Before my first triathlon, I hadn't swum in a race since I was 8 years old. I was also pretty shaky on the bike and was a solid back-of-the-pack runner. Still, there was something so appealing to me about putting all three of these events — swimming, cycling and running — into one race and challenging myself in a new way.

So I took the plunge and signed up. And I've never regretted that decision. Over the years, I've been met with nothing but support from the triathlete community. Even at the Ironman level (that's right, this beginner triathlete went on to complete an Ironman race!) triathletes were always willing to show me the ropes and teach me tricks to make my day a success.

If you've ever wondered about doing a triathlon but thought it was out of your league, I'm here to tell you that it's not. And to back that up, I talked to two experts — Erin Beresini, five-time Ironman and editor in chief of Triathlete Magazine (a great resource for triathletes at all levels) and 11-time Ironman and triathlete coach Marni Sumbal — to share the best advice they have for anyone considering a triathlon. Here's what Beresini and Sumbal have to say about training for a triathlon:

Step 1: Sign up for a race

Jenn Savedge on the swim leg of a triathlon That's me on the right, getting ready to hit the water for my first tri. I was nervous but calmed by my good friend Carol, on the left, who swims like a fish and has always been more than happy to share her secrets. (Photo: Jenn Savedge)

"The act of entering can be incredibly motivating and light the training spark — once you have that carrot dangling in front of you, you can figure out a plan of action to fill the weeks until you'll toe the start line," said Beresini. Just be sure to give yourself at least eight weeks (12 to 16 is ideal, says Sumbal) so you can get in enough training to feel competent and confident on race day.

Ask triathlete friends or check in with an online forum like this Reddit forum for recommendations about good races for beginners. Next, find a training plan (like this one) or seek out a triathlon coach to help you develop a plan that will fit your time frame and level of fitness.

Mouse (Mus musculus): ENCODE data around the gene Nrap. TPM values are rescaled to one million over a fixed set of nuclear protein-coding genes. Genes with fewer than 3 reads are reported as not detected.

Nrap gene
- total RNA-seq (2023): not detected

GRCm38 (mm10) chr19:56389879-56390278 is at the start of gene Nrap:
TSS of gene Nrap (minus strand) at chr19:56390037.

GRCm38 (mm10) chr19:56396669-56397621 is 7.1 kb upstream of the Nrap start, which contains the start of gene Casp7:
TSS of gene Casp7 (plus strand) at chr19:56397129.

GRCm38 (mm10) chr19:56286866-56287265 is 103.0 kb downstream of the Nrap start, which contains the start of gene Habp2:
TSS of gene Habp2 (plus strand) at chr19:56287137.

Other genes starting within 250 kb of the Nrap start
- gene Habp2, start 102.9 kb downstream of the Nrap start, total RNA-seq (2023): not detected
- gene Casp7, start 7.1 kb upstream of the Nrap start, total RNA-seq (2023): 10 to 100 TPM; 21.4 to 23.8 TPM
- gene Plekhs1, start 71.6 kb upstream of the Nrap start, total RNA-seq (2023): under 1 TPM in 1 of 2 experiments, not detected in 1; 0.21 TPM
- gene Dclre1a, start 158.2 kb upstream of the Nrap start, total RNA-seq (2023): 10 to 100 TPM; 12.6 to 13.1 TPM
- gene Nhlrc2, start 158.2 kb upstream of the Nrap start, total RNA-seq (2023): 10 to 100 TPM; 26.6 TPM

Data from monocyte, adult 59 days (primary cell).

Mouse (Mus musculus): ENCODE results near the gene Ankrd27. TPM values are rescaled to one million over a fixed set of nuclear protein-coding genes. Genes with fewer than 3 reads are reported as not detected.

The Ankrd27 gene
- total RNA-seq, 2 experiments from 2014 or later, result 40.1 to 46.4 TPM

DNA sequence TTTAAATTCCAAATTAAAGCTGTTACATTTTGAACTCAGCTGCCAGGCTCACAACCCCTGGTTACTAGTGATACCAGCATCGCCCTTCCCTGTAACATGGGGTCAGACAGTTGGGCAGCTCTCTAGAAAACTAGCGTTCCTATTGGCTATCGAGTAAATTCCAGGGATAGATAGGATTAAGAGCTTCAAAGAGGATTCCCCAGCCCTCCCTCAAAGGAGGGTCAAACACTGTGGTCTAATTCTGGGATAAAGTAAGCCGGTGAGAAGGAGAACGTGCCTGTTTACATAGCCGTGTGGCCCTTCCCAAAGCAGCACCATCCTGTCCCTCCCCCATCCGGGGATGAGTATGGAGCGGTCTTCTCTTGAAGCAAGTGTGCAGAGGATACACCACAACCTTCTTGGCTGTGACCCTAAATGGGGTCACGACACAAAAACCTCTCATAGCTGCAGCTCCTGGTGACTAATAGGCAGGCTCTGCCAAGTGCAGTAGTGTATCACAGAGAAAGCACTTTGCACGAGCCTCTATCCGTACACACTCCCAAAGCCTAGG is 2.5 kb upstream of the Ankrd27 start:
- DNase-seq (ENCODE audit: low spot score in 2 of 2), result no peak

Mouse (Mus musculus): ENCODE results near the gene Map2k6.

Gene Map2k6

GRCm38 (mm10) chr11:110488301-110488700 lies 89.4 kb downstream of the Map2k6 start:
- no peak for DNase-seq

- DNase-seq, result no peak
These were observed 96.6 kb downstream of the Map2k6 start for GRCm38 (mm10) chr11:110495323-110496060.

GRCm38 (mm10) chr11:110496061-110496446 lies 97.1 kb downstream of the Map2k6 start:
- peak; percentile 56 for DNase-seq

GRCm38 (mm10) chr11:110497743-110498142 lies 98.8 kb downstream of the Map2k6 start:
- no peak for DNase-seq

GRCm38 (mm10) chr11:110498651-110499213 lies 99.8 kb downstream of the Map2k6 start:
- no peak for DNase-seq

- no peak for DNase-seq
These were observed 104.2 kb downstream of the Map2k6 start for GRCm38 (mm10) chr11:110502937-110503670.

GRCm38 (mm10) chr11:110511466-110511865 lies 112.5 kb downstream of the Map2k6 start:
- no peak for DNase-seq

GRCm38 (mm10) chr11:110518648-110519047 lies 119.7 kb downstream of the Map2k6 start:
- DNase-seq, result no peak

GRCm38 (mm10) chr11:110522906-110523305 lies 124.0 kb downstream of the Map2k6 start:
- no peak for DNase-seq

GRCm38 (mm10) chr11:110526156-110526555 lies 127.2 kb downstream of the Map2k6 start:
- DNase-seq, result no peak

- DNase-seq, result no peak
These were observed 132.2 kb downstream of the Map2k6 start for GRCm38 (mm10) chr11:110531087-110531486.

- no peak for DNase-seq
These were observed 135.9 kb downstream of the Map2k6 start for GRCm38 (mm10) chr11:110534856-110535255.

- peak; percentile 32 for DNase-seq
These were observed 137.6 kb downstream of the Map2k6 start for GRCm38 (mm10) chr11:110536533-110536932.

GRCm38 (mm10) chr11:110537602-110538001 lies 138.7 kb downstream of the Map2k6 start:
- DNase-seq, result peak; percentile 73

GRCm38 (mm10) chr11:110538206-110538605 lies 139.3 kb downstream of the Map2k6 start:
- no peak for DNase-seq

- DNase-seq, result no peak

Step 2: Assemble your gear and find your peeps

Jenn Savedge on the bike leg of a triathlon This ear-to-ear grin is pretty standard for me during triathlons. (Photo: Jenn Savedge)

"All you truly need to do a triathlon is a swimsuit, goggles, any kind of bike, a helmet and running shoes," said Beresini. If you're nervous about the swim — and believe me, you're not alone if you are — Sumbal recommends going with a triathlon that has a pool swim. That way you can get your feet wet (see what I did there?) in the sport without the added anxiety of open-water swimming.

And don't feel shy about reaching out to your local triathlon club or group. Tell them that you're a beginner who is ready and willing to learn, and "they will welcome you with open arms," said Beresini. She added, "You’ll meet wonderful people who will train with you, teach you, keep up your motivation and likely become lifelong friends."

Step 3: Have the time of your life!

Jenn Savedge at the finish line of an Ironman race This was my first half-Ironman finish and again, notice the smile as I high-five my kids at the finish line. (Photo: Jenn Savedge)

For the next couple of months, you will be focused on putting in the training to make your first triathlon a success. And believe me, the first time you cross that finish line will be amazing — like "beaming with pride from every pore and hurting your face from all of the smiling" amazing. But let me fill you in on a little secret. Training for that triathlon is fun, too. I'm not saying it's easy. Waking up early and heading out for a swim, bike or run (or all three) is tough. But you will meet new people and make new friends and learn new words (like brick, short course and aero) and the whole process will make you feel strong, powerful and alive.

Then on race day, you will put it all together into a life-altering experience that really will make you see yourself in a whole new light.